Article
Full-text available
Motivation: Analysis of millions of pyro-sequences is currently playing a crucial role in the advance of environmental microbiology. Taxonomy-independent, i.e. unsupervised, clustering of these sequences is essential for the definition of Operational Taxonomic Units. For this application, reproducibility and robustness should be the most sought aft...
Conference Paper
Full-text available
In 2008, over 900 million people (several times the population of the USA) were suffering chronic hunger. Every year, approximately 5 million people die of malnutrition. Of these, almost 3.5 million are below the age of 5 and almost all deaths occur in so-called developing countries. The irony is that enough food is currently produced to feed the w...
Article
Full-text available
Arbuscular mycorrhizal fungi (AMF) are highly successful plant symbionts. They reproduce clonally producing multinucleate spores. It has been suggested that some AMF harbor genetically different nuclei. However, recent advances in sequencing the Glomus irregulare genome have indicated very low within-fungus polymorphism. We tested the null hypothes...
Conference Paper
Background/Question/Methods Arbuscular mycorrhizal fungi (AMF) are potential determinants of plant growth and plant diversity. AMF form complex belowground networks in the soil, where different isolates and different species are interacting. The mechanisms of competition and coexistence among AMF are poorly understood but can be very important to...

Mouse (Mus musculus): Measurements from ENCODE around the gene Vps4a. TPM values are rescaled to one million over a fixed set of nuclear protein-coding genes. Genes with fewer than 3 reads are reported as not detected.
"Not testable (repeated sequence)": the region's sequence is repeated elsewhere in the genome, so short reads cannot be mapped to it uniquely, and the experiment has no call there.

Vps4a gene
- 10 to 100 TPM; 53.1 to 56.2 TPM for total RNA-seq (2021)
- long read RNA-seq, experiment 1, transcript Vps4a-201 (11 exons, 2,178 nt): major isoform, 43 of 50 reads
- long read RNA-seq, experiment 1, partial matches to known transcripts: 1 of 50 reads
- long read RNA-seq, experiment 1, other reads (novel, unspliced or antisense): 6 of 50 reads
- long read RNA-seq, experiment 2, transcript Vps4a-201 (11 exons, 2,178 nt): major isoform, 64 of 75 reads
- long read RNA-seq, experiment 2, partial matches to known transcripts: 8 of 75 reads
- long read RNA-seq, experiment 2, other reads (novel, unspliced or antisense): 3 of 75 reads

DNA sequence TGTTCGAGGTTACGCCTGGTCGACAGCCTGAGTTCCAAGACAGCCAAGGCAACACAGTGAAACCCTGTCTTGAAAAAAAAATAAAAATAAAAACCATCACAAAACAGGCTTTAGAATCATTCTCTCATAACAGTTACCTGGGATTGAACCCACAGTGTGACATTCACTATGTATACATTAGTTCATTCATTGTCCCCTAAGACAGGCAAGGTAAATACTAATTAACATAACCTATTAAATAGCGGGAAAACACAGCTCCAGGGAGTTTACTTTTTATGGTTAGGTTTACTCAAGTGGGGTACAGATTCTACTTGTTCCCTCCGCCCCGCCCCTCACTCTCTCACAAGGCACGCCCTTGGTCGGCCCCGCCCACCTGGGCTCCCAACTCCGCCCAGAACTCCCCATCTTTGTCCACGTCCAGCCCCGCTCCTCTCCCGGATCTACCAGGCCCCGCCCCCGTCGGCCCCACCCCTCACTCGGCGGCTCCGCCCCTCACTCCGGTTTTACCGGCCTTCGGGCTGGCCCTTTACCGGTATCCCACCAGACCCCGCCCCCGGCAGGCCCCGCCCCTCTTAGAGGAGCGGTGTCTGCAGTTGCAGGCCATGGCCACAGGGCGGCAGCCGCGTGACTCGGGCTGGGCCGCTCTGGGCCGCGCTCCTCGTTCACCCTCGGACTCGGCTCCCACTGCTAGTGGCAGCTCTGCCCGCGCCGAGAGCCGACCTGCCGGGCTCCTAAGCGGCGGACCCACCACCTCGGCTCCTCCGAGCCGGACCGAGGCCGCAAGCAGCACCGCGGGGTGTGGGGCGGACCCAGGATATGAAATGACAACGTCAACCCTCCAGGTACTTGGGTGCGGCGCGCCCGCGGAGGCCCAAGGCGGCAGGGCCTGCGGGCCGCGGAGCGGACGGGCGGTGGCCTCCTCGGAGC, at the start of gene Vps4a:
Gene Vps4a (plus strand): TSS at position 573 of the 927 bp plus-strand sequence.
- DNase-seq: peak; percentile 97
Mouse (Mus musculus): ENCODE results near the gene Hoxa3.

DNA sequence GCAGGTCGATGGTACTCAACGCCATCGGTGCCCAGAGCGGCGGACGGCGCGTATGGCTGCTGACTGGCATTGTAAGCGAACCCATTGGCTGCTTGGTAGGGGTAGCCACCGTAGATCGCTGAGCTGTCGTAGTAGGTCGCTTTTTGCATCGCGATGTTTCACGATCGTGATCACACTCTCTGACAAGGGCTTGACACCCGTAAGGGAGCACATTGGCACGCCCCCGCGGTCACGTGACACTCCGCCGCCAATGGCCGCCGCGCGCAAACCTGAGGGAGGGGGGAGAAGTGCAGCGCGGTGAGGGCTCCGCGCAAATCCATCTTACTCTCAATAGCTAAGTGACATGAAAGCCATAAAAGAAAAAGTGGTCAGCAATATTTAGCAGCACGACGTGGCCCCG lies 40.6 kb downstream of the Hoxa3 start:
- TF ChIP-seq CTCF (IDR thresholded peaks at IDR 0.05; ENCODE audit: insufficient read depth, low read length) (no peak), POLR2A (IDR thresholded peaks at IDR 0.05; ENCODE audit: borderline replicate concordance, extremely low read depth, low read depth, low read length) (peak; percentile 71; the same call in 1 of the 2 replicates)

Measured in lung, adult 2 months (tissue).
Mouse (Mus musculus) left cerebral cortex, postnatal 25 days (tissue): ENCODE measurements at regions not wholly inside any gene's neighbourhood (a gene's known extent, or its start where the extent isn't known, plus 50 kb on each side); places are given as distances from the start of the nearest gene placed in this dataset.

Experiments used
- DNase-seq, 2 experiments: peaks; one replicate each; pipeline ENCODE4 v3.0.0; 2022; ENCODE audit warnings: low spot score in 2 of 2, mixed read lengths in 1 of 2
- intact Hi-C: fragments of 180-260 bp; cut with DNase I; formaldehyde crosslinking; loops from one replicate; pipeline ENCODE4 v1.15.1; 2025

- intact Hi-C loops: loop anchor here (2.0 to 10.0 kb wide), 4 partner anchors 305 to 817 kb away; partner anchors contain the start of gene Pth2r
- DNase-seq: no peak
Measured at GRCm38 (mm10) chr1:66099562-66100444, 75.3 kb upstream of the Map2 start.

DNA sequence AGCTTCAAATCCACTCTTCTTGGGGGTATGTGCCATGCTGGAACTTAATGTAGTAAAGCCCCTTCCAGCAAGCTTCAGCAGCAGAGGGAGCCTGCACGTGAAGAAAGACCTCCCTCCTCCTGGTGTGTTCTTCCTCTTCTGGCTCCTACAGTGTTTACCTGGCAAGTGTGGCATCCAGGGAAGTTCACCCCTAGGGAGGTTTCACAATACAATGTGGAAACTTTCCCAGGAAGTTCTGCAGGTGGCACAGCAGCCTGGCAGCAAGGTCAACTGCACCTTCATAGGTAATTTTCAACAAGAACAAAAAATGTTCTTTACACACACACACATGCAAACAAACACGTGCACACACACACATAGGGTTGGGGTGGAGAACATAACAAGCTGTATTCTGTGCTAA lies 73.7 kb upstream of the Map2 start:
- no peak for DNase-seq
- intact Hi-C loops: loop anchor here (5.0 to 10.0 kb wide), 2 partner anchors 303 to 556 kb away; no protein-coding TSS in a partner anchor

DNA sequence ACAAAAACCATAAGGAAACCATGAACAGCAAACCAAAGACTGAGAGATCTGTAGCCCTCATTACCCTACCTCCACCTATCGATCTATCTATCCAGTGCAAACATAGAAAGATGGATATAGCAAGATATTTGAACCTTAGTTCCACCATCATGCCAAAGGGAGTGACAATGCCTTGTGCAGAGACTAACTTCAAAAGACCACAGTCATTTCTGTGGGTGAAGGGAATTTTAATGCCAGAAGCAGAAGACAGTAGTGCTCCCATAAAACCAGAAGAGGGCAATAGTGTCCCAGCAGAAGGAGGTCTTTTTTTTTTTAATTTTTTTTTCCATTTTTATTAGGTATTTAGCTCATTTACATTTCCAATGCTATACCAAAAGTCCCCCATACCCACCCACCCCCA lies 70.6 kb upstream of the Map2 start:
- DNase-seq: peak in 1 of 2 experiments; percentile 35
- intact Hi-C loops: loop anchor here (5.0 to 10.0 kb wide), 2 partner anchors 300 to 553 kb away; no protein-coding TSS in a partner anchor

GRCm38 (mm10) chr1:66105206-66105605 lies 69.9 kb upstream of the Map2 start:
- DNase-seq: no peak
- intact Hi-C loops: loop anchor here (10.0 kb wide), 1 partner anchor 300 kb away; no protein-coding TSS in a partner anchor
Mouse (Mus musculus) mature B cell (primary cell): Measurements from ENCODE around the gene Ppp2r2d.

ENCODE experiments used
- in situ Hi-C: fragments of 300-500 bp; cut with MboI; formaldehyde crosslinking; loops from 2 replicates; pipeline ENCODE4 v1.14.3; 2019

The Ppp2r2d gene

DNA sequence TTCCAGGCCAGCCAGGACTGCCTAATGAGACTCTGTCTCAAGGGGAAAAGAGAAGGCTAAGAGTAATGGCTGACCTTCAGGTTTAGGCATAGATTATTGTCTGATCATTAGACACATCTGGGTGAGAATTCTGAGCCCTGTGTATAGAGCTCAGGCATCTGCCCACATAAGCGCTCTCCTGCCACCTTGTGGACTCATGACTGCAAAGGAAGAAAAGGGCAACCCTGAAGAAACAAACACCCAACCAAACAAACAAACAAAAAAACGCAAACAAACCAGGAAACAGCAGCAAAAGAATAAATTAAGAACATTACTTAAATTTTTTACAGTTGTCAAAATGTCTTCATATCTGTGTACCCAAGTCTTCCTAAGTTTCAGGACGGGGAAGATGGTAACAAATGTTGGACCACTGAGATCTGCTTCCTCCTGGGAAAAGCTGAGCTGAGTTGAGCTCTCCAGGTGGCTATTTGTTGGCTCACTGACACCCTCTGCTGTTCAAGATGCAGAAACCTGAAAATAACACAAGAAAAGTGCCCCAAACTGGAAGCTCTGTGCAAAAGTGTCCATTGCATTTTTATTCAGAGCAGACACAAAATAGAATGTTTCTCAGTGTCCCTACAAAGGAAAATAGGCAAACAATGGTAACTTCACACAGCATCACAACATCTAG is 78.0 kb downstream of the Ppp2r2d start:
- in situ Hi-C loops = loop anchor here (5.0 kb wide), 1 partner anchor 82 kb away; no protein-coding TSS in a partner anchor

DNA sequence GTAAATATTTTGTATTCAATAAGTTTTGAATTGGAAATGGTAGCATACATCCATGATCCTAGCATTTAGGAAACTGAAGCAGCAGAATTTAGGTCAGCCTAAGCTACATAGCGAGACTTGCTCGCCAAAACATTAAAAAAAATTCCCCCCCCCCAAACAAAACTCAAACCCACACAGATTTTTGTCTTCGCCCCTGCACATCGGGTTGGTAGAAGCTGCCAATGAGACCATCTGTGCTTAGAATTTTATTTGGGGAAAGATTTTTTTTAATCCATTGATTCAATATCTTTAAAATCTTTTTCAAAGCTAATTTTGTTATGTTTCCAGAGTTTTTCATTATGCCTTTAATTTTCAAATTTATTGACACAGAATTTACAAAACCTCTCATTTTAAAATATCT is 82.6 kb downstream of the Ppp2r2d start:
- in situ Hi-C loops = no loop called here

Conference Paper
Background/Question/Methods Increasing functional diversity in a plant community is thought to improve its global productivity by allowing species to partition more efficiently in the niche space, limiting their competition for ressources. Considering this theory, soil microorganisms such as arbuscular mycorrhizal fungi (AMF) symbionts are of maj...
Article
Full-text available
• The arbuscular mycorrhizal symbiosis is arguably the most ecologically important eukaryotic symbiosis, yet it is poorly understood at the molecular level. To provide novel insights into the molecular basis of symbiosis-associated traits, we report the first genome-wide analysis of the transcriptome from Glomus intraradices DAOM 197198. • We gener...
Article
Arbuscular mycorrhizal fungi are important symbionts that enhance plant growth. They were thought to have been asexual for hundreds of millions of years. A new study reveals that the fungi actually possess highly conserved genetic machinery for completion of meiosis.
Article
Plants continually encounter many microorganisms. Some are good, but many are bad. Two studies show how beneficial fungi tell the plant to let them in and how the fungus avoids setting off the plant's defense reaction.
Article
Full-text available
Arbuscular mycorrhizal fungi (AMF) are obligate symbionts with most terrestrial plants. They improve plant nutrition, particularly phosphate acquisition, and thus are able to improve plant growth. In exchange, the fungi obtain photosynthetically fixed carbon. AMF are coenocytic, meaning that many nuclei coexist in a common cytoplasm. Genetic exchan...